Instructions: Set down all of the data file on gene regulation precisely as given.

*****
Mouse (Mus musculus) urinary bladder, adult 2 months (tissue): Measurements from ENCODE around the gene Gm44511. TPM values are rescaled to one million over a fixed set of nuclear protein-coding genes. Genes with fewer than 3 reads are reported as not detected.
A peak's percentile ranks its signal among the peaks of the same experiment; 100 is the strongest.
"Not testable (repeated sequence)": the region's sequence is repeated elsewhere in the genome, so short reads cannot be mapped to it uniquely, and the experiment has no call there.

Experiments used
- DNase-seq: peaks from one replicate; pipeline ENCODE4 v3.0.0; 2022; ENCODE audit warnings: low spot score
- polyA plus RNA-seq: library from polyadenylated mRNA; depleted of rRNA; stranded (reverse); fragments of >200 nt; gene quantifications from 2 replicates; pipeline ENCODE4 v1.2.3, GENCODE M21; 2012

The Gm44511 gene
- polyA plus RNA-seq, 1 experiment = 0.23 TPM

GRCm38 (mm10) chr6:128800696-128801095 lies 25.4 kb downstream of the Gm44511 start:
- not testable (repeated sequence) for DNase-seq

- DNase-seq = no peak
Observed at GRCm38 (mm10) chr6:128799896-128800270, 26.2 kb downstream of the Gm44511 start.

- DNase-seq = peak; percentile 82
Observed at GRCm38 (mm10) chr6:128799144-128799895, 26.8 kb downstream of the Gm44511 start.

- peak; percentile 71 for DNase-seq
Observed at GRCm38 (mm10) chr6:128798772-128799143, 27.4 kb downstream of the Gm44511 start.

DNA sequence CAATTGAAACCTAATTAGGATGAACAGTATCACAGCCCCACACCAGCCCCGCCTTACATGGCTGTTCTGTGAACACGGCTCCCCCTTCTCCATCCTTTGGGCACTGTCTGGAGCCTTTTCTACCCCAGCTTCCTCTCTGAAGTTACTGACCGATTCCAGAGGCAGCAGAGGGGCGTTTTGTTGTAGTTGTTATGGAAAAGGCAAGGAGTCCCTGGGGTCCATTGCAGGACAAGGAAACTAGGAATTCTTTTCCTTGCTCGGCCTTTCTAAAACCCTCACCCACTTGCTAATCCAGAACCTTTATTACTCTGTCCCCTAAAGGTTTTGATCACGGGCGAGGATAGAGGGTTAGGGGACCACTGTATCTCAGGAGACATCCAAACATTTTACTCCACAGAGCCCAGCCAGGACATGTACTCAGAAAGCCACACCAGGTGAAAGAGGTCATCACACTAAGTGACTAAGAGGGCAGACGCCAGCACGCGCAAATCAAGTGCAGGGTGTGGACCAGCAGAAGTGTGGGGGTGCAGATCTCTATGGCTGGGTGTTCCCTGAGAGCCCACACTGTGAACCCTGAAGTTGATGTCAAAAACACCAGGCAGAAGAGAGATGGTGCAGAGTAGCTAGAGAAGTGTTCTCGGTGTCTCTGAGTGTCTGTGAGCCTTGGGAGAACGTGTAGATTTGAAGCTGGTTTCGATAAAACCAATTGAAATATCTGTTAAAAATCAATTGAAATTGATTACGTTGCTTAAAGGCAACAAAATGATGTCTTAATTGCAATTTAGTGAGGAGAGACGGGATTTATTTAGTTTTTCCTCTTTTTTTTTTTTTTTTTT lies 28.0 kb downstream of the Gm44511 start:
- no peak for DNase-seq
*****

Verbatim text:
Mouse (Mus musculus) urinary bladder, adult 2 months (tissue): Measurements from ENCODE around the gene Gm44511. TPM values are rescaled to one million over a fixed set of nuclear protein-coding genes. Genes with fewer than 3 reads are reported as not detected.
A peak's percentile ranks its signal among the peaks of the same experiment; 100 is the strongest.
"Not testable (repeated sequence)": the region's sequence is repeated elsewhere in the genome, so short reads cannot be mapped to it uniquely, and the experiment has no call there.

Experiments used
- DNase-seq: peaks from one replicate; pipeline ENCODE4 v3.0.0; 2022; ENCODE audit warnings: low spot score
- polyA plus RNA-seq: library from polyadenylated mRNA; depleted of rRNA; stranded (reverse); fragments of >200 nt; gene quantifications from 2 replicates; pipeline ENCODE4 v1.2.3, GENCODE M21; 2012

The Gm44511 gene
- polyA plus RNA-seq, 1 experiment = 0.23 TPM

GRCm38 (mm10) chr6:128800696-128801095 lies 25.4 kb downstream of the Gm44511 start:
- not testable (repeated sequence) for DNase-seq

- DNase-seq = no peak
Observed at GRCm38 (mm10) chr6:128799896-128800270, 26.2 kb downstream of the Gm44511 start.

- DNase-seq = peak; percentile 82
Observed at GRCm38 (mm10) chr6:128799144-128799895, 26.8 kb downstream of the Gm44511 start.

- peak; percentile 71 for DNase-seq
Observed at GRCm38 (mm10) chr6:128798772-128799143, 27.4 kb downstream of the Gm44511 start.

DNA sequence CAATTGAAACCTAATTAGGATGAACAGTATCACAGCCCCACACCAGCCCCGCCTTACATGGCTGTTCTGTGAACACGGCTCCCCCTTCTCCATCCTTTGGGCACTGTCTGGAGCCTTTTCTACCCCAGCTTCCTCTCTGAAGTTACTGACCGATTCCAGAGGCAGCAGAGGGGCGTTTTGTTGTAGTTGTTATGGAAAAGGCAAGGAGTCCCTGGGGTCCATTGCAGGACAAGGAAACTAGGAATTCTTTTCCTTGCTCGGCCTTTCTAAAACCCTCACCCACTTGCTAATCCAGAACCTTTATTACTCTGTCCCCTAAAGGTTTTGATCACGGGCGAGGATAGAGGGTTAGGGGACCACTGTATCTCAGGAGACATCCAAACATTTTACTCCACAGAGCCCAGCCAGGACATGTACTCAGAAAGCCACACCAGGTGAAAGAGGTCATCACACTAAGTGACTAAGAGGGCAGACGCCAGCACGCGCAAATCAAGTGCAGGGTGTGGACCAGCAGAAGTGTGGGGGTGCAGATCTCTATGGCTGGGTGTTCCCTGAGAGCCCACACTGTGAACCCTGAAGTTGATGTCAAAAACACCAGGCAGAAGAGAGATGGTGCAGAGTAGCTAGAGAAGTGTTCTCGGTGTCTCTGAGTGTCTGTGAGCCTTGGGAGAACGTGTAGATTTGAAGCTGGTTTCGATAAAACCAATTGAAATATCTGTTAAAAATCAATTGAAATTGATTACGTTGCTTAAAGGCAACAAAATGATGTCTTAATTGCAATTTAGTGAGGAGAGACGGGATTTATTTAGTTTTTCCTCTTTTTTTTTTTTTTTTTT lies 28.0 kb downstream of the Gm44511 start:
- no peak for DNase-seq